Engineers - Old Blue Last - Gigs - Reviews - Soundblab

Engineers - Old Blue Last

by Louise Harlow Rating: Release Date:

Engineers' Mark Peters has said that the title of third album In Praise of More (taken from a Erasmus essay, no less) is a reflection of the band's continued creative drive in the face of various conspiring obstacles. He has a point - not only are Engineers continuing in the tenuous and not over-crowded vein of shoegaze indebted post-rock, but earlier this year the departure of Dan McBean (guitar) and Andrew Sweeney (drums) from the band was announced.

Still, after a cabinet reshuffle and the ambient grand-slam recruitment of a Mr Ulrich Schnauss (surely the best idol sign-up since the Jarman brothers coshed Johnny Marr over the head and dragged him in the Cribs tour van) Engineers breathe new life with their follow-up to the assured Three Fact Fader.

The crowd assembled in the upstairs room of East London's Old Blue Last was a bizarre old menagerie, with far more straight-from-the-office unbuttoned city strays than can reasonably be explained, who nevertheless soon swayed en mass to the shifting shimmer and fuzz of the soundscapes that frontman Simon Phipps and co have made their business. Not having previously realised how highly susceptible I am to ambient wizardry after a couple of pints (and a cocktail too heinously monikered to speak of) I soon found myself wondering where the last half hour of my life had slithered off to, having fallen down the rabbit hole of Phipps' disembodied vocals. But you know, in a pleasant way.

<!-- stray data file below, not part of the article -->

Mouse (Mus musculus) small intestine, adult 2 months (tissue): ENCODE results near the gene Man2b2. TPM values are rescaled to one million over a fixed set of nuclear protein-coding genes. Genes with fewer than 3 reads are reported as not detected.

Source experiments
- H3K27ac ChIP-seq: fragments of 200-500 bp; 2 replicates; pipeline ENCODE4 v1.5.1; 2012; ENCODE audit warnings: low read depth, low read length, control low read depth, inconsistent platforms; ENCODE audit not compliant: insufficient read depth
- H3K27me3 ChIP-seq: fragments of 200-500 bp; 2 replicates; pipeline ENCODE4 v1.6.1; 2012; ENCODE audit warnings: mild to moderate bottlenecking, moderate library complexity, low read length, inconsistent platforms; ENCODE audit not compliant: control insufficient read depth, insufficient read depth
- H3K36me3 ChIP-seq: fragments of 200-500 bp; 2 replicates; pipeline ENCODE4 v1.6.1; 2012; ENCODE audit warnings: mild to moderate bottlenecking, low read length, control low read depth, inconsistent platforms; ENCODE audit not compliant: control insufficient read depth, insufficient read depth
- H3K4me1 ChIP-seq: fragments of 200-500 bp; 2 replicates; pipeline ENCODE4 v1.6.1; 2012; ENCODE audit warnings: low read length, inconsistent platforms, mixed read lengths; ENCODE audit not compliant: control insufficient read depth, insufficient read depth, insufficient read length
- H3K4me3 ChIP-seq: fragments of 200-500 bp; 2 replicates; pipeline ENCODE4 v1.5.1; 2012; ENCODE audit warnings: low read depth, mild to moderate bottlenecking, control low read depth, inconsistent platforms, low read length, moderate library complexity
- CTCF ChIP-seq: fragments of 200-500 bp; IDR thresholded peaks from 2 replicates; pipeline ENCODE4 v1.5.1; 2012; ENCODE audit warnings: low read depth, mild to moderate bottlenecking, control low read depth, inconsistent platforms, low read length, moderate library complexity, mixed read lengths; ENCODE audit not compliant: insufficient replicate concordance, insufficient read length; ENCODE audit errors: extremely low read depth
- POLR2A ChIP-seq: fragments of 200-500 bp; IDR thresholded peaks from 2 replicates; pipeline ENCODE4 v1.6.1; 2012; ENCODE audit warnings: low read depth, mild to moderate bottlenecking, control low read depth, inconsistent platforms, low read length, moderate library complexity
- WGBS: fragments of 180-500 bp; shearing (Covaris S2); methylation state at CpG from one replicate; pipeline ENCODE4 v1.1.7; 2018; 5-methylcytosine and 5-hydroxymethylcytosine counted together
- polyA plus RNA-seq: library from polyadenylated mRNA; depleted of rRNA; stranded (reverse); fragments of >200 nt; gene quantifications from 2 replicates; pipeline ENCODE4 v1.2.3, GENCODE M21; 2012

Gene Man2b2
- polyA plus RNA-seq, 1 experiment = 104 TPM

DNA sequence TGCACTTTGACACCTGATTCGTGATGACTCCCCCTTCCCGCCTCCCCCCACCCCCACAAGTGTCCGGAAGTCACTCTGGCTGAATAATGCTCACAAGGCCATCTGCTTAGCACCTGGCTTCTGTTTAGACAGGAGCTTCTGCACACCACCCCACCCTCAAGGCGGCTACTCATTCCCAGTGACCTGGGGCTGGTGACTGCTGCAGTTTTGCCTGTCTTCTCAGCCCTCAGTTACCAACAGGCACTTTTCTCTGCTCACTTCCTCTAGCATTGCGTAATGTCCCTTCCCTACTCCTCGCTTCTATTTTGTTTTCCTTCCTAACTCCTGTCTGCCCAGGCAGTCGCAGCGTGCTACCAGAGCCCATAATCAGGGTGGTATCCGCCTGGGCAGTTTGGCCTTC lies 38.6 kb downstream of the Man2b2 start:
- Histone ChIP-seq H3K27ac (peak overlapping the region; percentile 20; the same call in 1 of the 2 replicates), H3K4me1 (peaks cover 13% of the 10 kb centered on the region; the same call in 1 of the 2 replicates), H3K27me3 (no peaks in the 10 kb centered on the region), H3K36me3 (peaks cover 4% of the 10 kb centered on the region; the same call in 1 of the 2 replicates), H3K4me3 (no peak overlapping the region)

Obviously in-set pitter patter with the crowd was at a (non-existent) low, not that anyone was expecting inane link drivel, and on the rare moments when Phipps risked the occasional opening of his peepers he looked like a man blinded by sun. This only becomes a problem when it's coupled (as it was at the Old Blue Last) with an In Praise of More-heavy set which probably did little for the happys of old fans who came presumably expecting at the very least of whiff of the tracks like 'Sometimes I Realise' which made Three Fact Fader such a big-balled turning point for the band. However, not being a particularly well-schooled old-timer, to me it didn't kill the set, and the grungey diazepam optimism of 'Subtober' and the title track's electro paranoia are fine by me. This, however, may not have been the case if I had been in a judicial state of sobriety, but as Sweeney once candidly observed of his former band - "If more people started taking acid we'd clean up".

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